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Bishops attacked and arrested by Delhi police

Water cannon used on archbishops, senior clergy and nuns marching for Dalit rights

<p>Police use a water cannon on Christian protesters in Delhi.</p>

Police use a water cannon on Christian protesters in Delhi.

  • Christopher Joseph, New Delhi
  • India
  • December 12, 2013
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Police in Delhi baton-charged and used water cannons on dozens of bishops, priests and nuns before making several arrests on Wednesday during a protest to demand an end to Christian Dalit discrimination.

Archbishop Anil Couto of Delhi was among those arrested.

At least 10 nuns and two lay leaders were injured in the crackdown, which resulted when Christians defied police orders and insisted on marching on the capital's parliament building.

The archbishop along with several other bishops and lay leaders were taken to a local police station and later released.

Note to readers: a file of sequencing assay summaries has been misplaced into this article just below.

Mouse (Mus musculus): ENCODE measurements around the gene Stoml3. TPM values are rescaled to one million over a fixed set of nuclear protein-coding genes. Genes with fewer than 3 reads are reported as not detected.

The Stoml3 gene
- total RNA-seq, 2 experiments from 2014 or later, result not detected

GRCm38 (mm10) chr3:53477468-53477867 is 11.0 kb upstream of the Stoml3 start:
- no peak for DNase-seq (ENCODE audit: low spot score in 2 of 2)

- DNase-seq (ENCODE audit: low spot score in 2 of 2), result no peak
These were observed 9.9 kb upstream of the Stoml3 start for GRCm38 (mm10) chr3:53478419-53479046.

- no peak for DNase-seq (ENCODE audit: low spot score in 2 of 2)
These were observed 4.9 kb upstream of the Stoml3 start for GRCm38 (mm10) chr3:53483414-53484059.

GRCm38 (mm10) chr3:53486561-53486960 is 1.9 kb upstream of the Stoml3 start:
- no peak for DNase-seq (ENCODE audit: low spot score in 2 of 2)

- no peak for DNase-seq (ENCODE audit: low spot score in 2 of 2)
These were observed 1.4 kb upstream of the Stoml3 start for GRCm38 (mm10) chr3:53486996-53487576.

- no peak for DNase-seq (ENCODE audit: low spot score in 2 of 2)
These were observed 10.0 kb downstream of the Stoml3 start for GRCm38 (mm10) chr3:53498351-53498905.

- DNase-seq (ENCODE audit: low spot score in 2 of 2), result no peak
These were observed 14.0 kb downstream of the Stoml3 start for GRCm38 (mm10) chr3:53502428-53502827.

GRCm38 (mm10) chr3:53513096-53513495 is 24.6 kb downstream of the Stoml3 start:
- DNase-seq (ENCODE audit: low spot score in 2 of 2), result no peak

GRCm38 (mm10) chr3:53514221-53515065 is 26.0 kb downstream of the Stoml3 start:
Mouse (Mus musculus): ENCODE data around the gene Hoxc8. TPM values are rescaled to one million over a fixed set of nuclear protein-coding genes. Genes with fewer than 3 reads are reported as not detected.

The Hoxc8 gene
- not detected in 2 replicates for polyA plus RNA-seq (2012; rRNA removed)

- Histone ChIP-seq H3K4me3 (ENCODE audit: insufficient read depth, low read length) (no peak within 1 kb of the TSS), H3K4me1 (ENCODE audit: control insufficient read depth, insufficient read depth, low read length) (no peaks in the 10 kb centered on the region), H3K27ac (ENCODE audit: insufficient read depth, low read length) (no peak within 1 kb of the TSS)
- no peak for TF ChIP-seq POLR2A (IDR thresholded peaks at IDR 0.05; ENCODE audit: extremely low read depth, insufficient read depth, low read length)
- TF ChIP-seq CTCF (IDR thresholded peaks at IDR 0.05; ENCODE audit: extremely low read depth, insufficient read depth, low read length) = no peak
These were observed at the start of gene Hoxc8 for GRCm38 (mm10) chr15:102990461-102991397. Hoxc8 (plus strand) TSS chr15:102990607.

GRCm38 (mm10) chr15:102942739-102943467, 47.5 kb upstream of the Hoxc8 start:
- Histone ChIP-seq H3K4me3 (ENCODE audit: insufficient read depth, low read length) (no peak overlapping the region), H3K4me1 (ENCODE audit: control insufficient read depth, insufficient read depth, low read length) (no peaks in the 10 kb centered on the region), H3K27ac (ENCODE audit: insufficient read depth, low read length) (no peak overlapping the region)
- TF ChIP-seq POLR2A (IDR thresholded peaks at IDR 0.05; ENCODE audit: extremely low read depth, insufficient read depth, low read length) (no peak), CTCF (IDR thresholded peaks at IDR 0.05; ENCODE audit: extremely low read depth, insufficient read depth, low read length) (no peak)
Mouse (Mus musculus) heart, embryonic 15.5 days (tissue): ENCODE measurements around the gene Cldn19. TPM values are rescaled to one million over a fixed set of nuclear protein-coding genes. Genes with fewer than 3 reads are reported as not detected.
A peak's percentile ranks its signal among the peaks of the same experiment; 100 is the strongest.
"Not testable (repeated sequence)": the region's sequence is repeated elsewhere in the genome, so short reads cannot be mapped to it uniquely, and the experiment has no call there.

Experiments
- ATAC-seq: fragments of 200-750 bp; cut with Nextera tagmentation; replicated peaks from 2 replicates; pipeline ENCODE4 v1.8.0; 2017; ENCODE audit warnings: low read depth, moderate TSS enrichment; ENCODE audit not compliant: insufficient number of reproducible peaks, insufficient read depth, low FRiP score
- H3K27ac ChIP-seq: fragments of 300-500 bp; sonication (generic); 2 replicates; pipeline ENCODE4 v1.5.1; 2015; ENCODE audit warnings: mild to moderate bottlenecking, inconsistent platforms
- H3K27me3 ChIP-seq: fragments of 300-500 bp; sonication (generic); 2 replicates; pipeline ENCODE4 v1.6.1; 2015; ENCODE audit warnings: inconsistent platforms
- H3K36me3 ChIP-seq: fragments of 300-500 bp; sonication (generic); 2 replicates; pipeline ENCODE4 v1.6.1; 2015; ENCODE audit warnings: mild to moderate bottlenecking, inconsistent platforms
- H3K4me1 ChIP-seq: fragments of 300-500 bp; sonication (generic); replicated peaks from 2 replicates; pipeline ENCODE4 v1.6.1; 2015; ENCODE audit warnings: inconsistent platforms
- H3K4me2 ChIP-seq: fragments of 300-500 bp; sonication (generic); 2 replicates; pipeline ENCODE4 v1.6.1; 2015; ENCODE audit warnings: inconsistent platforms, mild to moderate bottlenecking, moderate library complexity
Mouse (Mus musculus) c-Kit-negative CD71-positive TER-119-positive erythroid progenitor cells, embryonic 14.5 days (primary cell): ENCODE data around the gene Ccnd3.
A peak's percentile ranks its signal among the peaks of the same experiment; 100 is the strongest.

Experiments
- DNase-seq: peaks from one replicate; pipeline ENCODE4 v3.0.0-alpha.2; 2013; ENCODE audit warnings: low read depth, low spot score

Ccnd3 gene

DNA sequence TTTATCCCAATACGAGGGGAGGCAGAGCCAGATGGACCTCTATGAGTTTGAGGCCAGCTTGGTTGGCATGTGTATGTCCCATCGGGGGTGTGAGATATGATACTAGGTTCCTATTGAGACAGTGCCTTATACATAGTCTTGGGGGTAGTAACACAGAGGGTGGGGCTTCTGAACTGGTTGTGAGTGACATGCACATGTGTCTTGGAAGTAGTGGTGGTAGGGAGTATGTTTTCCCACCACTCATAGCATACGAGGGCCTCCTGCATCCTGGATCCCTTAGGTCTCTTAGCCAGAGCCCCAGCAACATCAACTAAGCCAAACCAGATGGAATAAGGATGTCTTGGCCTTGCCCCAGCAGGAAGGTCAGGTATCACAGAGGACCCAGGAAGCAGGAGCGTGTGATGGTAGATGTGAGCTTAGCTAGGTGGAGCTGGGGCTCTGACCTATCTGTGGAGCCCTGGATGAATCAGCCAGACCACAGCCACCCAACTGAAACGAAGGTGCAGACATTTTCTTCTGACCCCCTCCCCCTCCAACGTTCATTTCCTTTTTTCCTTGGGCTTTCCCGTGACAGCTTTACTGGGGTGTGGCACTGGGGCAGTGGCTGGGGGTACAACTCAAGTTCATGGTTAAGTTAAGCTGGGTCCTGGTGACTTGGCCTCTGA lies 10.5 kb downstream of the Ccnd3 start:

The Delhi archdiocese later condemned what they said were heavy handed police tactics.

Lawyers are getting ready to "file a criminal case against the police for their brutal action," a Delhi archdiocese statement said.

"We were not insisting on marching on parliament, but … we defied police orders as a mark of civil disobedience," said Catholic lay leader John Dayal, who took part in the rally.

He said the protesters only wanted to present a letter to Prime Minister Manmohan Singh.

Archbishop Couto also criticized the police crackdown, saying the protest was part of their fight to end an "unconstitutional law”.

"Governments after governments have turned a deaf ear on the demands of Christians. Now they are going to the extent of brutally beating up our priests and nuns and arresting us too," he said.

The protest was to demand the repeal of a 1950 presidential order denying statutory benefits for Dalit Christians.

The Indian constitution guarantees a reservation of government jobs and places in educational institutions for underprivileged classes, but Christians and Muslims among these classes are denied such benefits on the grounds that their religions do not recognize the caste system.

"This is a human rights issue," Dayal said.

"We want to nationalize and internationalize the issue to make people aware of this gross injustice, and to end it.

"Unfortunately, no one takes responsibility for this. The media is silent about this; politicians don't care about it. That is why we are doing this," he said.

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